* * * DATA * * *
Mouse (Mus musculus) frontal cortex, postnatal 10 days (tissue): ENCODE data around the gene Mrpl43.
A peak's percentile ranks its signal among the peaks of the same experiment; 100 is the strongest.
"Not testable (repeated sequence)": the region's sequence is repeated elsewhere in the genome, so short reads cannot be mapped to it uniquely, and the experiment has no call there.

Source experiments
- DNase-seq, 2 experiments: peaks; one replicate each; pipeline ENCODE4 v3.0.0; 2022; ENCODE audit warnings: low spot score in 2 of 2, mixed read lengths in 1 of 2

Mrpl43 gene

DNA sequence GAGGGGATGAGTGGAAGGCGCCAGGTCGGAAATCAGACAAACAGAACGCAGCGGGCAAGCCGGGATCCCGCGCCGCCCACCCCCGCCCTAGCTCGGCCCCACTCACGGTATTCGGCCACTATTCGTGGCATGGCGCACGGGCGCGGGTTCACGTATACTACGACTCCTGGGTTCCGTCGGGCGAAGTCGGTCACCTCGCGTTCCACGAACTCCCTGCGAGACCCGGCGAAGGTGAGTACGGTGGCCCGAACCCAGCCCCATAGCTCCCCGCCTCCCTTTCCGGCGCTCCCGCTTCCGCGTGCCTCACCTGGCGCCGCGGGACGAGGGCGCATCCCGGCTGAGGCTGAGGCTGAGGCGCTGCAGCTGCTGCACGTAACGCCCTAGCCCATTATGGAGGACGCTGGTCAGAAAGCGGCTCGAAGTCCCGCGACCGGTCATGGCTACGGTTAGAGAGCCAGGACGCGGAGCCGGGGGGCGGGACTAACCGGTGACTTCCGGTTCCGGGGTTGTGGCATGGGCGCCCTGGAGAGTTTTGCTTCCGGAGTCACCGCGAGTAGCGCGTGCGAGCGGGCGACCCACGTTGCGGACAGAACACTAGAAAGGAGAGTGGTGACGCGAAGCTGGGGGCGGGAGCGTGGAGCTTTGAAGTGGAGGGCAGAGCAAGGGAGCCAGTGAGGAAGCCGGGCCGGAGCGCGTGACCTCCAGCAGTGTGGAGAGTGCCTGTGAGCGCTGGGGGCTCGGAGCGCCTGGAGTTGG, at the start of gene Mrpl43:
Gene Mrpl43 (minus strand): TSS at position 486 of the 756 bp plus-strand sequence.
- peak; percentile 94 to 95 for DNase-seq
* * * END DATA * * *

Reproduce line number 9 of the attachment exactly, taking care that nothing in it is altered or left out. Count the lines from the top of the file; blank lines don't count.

- peak; percentile 94 to 95 for DNase-seq